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DATABASES

LocusLink

BCL2

BDNF

CD95

CDKN2A

CDKN2B

CDKN2C

HRAS

LDH

MAX

MCM7

MDM2

MDR1

MRP1

MYCL

MYCN

NF1

NGF

NRAS

NSE

NT3

NT4

ODC

p75

telomerase

TP53

TrkA

TrkB

TrkC

OMIM

neuroblastoma

von Recklinghausen disease

Glossary

PLOIDY

A general term that is used to describe the overall chromosome number of a cell. A normal diploid cell has a karyotype with 46 chromosomes and a DNA content of 1.0. A triploid cell with 69 chromosomes has a DNA content of 1.5.

ALLELIC LOSS

(or loss of heterozygosity (LOH)). If the DNA is polymorphic in the normal constitutional DNA (two alleles identified) of a patient and only one allele is present in the tumour, then there is presumptive loss of DNA at that locus. Regions with high frequency of LOH are believed to harbour tumour-suppressor genes.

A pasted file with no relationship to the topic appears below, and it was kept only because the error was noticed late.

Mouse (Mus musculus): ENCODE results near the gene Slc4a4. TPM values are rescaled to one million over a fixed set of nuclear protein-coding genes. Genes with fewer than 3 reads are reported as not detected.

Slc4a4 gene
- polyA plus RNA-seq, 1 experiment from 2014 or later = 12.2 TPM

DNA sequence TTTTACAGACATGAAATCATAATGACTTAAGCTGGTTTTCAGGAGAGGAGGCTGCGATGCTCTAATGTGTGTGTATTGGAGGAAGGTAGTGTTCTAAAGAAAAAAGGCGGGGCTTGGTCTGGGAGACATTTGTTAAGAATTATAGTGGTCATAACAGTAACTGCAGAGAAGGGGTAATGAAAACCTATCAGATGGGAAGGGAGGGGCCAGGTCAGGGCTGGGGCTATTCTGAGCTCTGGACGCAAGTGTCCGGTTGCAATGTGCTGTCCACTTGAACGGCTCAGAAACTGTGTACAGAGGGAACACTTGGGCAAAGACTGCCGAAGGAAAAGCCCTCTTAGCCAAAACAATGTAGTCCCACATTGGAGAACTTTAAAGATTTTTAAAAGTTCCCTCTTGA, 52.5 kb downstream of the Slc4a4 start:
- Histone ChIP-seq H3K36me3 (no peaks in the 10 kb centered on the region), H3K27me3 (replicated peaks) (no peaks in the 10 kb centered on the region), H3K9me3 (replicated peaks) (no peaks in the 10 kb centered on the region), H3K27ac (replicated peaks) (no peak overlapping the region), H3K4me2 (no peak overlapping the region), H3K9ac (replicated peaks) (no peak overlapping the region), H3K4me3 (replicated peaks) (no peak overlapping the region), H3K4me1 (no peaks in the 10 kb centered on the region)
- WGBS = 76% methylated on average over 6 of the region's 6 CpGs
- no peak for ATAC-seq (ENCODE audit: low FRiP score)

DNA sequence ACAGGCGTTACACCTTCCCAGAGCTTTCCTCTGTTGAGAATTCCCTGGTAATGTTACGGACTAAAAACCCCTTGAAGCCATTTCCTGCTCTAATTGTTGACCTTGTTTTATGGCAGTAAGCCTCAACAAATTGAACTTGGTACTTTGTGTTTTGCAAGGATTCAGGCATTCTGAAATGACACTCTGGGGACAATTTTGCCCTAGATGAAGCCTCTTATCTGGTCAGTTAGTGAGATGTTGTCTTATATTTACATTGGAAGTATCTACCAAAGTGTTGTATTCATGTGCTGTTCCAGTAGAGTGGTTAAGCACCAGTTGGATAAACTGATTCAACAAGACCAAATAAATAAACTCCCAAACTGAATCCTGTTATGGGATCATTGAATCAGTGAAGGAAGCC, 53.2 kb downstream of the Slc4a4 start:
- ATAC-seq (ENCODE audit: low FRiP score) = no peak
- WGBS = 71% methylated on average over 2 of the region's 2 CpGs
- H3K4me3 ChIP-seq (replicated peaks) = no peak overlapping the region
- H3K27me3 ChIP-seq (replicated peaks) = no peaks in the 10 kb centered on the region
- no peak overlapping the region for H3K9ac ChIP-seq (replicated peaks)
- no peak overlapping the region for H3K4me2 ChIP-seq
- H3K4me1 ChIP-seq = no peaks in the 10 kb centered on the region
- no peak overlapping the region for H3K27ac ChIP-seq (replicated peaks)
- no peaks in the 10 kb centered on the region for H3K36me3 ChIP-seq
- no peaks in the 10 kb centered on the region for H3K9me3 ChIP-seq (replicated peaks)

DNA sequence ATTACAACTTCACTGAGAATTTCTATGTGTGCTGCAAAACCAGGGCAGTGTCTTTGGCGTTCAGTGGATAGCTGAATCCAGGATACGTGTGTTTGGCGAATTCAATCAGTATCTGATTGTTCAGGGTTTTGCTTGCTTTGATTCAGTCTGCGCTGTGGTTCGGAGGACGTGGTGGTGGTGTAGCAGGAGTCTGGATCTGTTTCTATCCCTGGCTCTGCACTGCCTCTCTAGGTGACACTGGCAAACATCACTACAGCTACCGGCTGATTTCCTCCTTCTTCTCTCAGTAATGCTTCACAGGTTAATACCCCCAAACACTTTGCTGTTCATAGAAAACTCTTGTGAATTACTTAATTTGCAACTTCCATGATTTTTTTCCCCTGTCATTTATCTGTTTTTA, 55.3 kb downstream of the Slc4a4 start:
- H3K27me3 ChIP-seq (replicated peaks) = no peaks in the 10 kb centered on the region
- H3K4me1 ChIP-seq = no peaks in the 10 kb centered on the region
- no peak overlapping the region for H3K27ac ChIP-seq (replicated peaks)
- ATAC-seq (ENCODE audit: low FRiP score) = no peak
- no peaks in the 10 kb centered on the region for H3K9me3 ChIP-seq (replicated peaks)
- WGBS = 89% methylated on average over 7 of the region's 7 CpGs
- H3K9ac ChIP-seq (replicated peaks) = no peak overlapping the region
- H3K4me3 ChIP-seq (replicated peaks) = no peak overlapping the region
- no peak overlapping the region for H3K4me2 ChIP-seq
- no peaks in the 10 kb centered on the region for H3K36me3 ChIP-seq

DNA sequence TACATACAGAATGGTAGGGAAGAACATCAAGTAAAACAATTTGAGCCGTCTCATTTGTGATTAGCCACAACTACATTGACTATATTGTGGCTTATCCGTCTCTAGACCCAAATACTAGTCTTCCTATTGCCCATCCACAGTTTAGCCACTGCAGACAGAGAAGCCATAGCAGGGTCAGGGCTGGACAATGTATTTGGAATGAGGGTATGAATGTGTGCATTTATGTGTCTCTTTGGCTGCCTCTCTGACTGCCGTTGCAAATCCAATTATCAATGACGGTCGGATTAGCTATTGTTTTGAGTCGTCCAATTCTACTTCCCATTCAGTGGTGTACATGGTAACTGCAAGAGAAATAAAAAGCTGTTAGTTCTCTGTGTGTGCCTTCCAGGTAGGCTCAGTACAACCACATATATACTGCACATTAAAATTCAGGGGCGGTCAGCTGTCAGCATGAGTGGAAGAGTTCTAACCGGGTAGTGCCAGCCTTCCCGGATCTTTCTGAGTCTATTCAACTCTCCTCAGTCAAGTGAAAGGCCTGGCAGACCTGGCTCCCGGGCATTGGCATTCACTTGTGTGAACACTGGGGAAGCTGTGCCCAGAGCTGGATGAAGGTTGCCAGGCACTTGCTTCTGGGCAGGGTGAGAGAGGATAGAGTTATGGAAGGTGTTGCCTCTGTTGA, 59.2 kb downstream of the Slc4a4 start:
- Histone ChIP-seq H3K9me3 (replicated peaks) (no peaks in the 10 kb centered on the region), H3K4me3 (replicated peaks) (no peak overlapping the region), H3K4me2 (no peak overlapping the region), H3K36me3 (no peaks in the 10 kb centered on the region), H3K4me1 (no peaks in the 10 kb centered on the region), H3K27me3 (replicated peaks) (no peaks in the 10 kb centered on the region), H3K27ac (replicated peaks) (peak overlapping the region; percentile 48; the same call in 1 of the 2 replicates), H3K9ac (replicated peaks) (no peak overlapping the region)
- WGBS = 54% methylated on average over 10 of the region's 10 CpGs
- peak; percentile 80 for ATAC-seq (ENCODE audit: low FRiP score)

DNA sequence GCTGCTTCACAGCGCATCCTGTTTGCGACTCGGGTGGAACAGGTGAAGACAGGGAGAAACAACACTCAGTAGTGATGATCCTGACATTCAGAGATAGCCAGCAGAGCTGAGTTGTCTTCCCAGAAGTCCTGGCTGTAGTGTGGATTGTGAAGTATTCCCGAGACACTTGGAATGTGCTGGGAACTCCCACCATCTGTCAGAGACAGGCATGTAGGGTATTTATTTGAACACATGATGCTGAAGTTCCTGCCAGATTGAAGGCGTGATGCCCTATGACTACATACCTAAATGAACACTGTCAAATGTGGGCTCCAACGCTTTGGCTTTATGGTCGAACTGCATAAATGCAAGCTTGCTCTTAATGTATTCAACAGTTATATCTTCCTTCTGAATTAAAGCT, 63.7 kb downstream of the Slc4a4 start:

NEUROTROPHIN

A protein that binds to a receptor on a nerve cell, which, in turn, activates signalling pathways that support cell survival.

AUTOCRINE

A mechanism of self-activation through a ligand–receptor pathway. Autocrine activation results from a ligand that is produced by a cell binding to and activating a receptor on the same cell.

AUTOSOMAL DOMINANT

A pattern of inheritance through the non-sex chromosomes, in which a gene (allele) on one chromosome in a pair results in a phenotype and is dominant over the phenotype conferred by the other allele.

KNUDSON'S TWO-HIT HYPOTHESIS

Alfred Knudson proposed that familial cancers result from two rate-limiting mutations. One mutation is inherited in the constitutional DNA, and a single somatically acquired mutation in any cell of the target tissue could result in a tumour. In sporadic cases, both mutations are somatically acquired.

NEUROFIBROMATOSIS TYPE I

(Or von Recklinghausen disease). An autosomal-dominant disorder that is characterized by pigmented patches of skin and by the formation of neurofibromas (tumours involving nerve tissue) in the skin, subcutaneous tissue, cranial nerves and spinal root nerves.

HIRSCHSPRUNG DISEASE